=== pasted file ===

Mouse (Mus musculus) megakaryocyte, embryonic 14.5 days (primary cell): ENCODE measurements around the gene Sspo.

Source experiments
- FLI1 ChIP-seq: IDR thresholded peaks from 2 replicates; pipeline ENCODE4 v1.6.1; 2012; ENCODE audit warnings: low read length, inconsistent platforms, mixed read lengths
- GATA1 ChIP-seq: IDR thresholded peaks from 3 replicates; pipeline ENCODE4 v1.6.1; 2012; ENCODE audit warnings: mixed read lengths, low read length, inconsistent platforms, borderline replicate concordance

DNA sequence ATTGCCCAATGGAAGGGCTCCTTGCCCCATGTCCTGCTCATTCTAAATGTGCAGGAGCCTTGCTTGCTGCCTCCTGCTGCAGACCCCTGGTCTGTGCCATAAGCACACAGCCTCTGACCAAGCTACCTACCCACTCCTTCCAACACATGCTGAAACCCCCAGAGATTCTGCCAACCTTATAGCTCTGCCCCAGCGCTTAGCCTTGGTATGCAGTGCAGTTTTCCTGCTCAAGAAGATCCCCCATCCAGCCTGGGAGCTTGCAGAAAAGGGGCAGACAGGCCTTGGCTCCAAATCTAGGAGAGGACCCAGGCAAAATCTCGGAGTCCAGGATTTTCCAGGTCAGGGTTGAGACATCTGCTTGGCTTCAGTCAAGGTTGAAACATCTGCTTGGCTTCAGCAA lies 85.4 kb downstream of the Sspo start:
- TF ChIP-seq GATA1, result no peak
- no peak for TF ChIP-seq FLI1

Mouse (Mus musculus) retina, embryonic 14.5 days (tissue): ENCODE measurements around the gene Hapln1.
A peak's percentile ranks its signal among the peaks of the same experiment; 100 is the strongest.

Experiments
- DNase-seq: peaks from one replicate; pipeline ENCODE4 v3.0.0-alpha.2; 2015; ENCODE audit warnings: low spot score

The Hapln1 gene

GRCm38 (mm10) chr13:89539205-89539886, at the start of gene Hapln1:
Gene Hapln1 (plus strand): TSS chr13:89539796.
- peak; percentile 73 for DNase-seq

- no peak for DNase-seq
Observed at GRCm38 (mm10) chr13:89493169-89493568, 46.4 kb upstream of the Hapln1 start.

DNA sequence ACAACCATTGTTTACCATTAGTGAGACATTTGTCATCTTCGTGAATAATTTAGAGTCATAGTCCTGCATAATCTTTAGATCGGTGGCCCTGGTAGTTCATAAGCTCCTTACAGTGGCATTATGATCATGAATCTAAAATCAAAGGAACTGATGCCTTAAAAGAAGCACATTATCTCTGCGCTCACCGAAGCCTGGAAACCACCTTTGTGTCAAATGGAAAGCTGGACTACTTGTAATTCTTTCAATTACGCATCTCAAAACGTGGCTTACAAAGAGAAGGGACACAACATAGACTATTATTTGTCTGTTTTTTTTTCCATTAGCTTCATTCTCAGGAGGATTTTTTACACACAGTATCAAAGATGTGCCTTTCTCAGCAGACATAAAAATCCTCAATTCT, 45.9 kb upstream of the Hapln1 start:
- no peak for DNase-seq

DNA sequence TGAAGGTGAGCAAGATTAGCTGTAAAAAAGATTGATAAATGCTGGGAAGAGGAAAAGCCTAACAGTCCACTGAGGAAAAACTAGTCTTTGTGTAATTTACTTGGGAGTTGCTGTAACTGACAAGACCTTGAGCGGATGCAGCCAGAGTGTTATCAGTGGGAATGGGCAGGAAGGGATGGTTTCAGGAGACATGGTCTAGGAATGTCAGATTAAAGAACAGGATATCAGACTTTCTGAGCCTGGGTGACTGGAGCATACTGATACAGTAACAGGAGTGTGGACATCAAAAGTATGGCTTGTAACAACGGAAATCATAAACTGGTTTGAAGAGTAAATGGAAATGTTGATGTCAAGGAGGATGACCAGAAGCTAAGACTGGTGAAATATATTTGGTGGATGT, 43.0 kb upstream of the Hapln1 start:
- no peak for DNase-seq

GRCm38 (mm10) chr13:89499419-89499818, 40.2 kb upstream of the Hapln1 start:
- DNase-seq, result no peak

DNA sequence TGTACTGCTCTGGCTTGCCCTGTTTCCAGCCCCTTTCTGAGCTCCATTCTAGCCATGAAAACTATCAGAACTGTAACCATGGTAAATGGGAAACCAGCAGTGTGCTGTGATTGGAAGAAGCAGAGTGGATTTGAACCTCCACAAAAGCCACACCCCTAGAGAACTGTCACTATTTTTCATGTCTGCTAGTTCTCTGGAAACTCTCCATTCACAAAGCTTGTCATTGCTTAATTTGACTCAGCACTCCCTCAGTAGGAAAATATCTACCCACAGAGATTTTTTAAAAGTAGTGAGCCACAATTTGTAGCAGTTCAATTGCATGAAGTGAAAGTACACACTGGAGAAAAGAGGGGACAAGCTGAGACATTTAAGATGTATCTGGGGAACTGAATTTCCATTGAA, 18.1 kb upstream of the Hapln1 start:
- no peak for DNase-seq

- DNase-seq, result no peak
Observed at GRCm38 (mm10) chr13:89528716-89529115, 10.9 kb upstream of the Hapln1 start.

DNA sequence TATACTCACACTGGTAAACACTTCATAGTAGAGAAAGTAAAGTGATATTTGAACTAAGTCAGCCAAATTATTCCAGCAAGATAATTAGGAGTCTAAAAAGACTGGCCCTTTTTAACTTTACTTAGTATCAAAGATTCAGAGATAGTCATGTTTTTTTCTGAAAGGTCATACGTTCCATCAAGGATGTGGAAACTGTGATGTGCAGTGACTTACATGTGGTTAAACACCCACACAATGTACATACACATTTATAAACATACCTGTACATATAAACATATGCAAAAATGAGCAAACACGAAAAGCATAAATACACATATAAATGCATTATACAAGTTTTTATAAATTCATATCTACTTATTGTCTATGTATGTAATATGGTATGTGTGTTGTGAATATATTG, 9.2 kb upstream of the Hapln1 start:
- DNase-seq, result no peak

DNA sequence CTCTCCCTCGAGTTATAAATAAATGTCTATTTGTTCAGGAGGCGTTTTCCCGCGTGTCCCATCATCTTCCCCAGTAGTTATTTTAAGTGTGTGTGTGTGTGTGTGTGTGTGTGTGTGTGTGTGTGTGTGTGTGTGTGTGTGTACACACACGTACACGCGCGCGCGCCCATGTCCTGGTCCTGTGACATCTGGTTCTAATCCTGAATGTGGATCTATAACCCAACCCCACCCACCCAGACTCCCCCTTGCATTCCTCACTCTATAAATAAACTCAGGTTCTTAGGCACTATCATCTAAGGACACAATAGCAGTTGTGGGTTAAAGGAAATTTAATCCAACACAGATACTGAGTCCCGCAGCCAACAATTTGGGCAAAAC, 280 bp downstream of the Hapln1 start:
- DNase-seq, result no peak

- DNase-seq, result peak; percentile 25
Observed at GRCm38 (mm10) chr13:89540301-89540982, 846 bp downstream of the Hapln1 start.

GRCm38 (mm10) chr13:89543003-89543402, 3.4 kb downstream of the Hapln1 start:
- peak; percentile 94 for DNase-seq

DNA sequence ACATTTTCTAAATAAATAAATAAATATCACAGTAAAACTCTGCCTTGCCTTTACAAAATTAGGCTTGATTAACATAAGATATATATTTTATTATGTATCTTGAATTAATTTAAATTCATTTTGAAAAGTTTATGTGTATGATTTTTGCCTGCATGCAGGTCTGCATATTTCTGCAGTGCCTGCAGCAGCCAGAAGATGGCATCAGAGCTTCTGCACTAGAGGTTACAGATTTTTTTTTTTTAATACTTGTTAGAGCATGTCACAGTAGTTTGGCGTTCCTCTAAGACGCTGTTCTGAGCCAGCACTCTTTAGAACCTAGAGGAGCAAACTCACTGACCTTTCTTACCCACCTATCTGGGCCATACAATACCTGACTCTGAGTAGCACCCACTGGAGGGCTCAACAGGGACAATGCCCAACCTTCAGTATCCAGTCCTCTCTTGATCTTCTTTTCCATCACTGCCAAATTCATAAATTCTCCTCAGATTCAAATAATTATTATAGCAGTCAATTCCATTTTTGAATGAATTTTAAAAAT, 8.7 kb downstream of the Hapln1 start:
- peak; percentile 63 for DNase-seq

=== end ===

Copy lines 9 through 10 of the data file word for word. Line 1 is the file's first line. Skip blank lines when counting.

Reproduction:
A peak's percentile ranks its signal among the peaks of the same experiment; 100 is the strongest.

Experiments